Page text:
just as vulnerable to cold steel as the average commoner is. As knights shield
themselves in armour to protect them from
swords and spears, and archers most of
the time will run for it when confronted with pointy items near them, the
average mage has an assortment of spells to safeguard himself from melee
attacks. Fiery Feet belongs in this same category, just like the other Fire
spell Blazing Shield does, but is simpler in
effect and more easy to cast.
Imagine a battle arena, where a common warrior wielding two fake moonblades
charges a Fire mage. Unimpressed by the two
swords pointed at him, the mage reaches
down towards the ground, sitting on one knee and slams his open palm to the
ground. The warrior, still at a distance and not feeling some
earthly tremor like he had expected,
continues his rush forward. Then the ground around the mage starts to glow
softly and moments later small flames lick at the few tussocks of grass in the
arena near him. The warrior, not noticing the sudden change of ground, screams
as he jumps back from the hot ground and for a moment is taken aback by the new
situation. The wizard rises, smiling malevolently, and prepares his offensive
Spell Effect. Fiery
Feet is a spell designed to protect the caster from melee attacks in an indirect
way. It doesn’t provide direct protection like
Blazing Shield, but enchants the ground around the caster with flames,
hopefully keeping his assailants at bay. This would of course does not save the
caster from attacks by throwing spears and
arrows, nor, if the range of fire doesn’t extend enough from pole arms.
The caster of the spell functions as point of origin for the spell, which is in
fact the heart of the circle of fire he's
going to cast. From his position, he gathers
Fire ouniá from below the surface of the
earth, moving them into a circle around him. This results in first warming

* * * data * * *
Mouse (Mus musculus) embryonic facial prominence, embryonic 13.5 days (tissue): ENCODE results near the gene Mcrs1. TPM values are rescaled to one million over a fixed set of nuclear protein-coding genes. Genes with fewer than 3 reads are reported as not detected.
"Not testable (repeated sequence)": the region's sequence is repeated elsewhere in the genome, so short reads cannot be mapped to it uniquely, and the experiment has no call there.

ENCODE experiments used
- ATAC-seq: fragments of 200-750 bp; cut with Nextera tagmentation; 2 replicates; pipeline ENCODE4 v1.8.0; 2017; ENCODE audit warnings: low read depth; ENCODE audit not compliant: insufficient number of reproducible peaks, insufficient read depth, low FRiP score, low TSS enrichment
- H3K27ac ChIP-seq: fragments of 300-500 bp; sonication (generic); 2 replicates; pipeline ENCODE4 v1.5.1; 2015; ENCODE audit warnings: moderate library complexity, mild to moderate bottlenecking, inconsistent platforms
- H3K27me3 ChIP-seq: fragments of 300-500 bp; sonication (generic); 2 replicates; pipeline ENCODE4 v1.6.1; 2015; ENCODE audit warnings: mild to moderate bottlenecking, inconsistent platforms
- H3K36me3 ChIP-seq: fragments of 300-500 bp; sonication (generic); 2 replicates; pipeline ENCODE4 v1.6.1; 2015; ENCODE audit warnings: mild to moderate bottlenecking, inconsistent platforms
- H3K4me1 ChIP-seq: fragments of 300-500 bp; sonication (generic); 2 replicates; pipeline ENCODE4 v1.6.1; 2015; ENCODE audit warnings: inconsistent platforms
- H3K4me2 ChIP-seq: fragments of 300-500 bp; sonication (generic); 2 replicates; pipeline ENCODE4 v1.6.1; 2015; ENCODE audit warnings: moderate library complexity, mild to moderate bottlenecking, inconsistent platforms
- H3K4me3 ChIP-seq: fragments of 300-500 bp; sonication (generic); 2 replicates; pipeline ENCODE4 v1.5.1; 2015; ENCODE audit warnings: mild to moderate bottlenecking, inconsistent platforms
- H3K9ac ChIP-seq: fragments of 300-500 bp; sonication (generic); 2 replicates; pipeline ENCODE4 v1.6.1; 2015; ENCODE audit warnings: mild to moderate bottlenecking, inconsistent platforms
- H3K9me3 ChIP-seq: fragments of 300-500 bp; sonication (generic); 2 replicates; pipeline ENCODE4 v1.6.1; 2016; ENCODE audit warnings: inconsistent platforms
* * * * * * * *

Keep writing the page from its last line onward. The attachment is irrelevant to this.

the surface and afterwards flames erupting from the ground. The range of the
circle that the wizard is able to surround himself with and the strength of the
heat and the resulting flames depend on the skills of the caster. The
effectiveness of the spell depends of course on the success of his casting, as
mere hot ground will not keep a Carthasian
bear at bay.
The spell does not necessarily need to be cast in a circle, but could also be
formed in a semi-circle or a square. Blocking a path, for example a cave
entrance or doorstep, might also be ideal situations to use other shapes. This
however would not prevent attackers from walking around the selected area.
The resulting flames that erupt from the ground might set the surrounding area
aflame, for example, the grasses covering the ground. The caster has to keep in
mind also to focus the Fire ouniá away from
his own safe spot, or face the same fate as his assailants. On top of that,
anything flammable in the nearby area might be a source of worry for the caster,
as Fire does spread through dry grass, to
name but one example.
The caster has to keep in mind that the resulting field of flames will not fade
away quickly, as it takes time for the cár'áll to
rebalance. He will effectively pin himself to one spot for the time being. A
variant of the spell can be used to reverse to the first effect, as the
Fire ouniá will be removed from the surface
again. Experienced casters have been known to leave themselves more space to
move in, allowing a circle of two